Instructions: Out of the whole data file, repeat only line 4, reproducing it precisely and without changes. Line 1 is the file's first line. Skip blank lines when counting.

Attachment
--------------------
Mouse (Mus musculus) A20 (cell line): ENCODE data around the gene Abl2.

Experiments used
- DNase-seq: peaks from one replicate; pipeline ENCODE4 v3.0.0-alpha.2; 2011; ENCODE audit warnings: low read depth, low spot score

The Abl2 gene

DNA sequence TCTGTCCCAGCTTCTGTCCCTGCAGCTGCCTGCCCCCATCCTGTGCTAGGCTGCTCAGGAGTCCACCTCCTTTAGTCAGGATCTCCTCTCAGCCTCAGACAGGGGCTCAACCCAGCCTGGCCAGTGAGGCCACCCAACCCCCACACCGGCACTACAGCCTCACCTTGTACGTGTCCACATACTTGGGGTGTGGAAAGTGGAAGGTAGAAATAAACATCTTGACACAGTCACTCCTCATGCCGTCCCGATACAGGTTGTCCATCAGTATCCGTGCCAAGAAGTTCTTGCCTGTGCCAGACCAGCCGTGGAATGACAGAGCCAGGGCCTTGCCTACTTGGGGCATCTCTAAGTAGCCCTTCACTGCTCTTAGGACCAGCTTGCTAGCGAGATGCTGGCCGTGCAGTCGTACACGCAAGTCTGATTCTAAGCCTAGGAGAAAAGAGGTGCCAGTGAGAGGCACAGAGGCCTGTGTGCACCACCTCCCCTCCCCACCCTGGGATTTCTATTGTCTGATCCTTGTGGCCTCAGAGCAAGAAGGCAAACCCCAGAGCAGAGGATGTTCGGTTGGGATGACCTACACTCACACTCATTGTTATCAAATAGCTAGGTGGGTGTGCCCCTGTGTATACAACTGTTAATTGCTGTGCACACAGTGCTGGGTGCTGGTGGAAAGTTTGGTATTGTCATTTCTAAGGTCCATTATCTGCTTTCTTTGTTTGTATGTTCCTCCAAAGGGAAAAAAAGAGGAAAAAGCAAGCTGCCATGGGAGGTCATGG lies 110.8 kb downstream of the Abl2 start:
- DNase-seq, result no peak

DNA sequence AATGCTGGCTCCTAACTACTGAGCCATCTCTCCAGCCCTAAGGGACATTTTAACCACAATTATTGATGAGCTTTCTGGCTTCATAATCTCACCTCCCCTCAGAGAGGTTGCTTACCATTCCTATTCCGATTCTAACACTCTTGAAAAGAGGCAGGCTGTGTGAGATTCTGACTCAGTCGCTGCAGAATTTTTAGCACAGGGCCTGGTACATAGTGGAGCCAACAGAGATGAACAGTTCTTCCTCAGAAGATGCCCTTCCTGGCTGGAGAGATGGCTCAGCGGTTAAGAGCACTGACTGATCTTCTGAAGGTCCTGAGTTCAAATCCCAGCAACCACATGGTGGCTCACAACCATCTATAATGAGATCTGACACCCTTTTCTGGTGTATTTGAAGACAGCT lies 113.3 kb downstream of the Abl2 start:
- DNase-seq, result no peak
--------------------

The Abl2 gene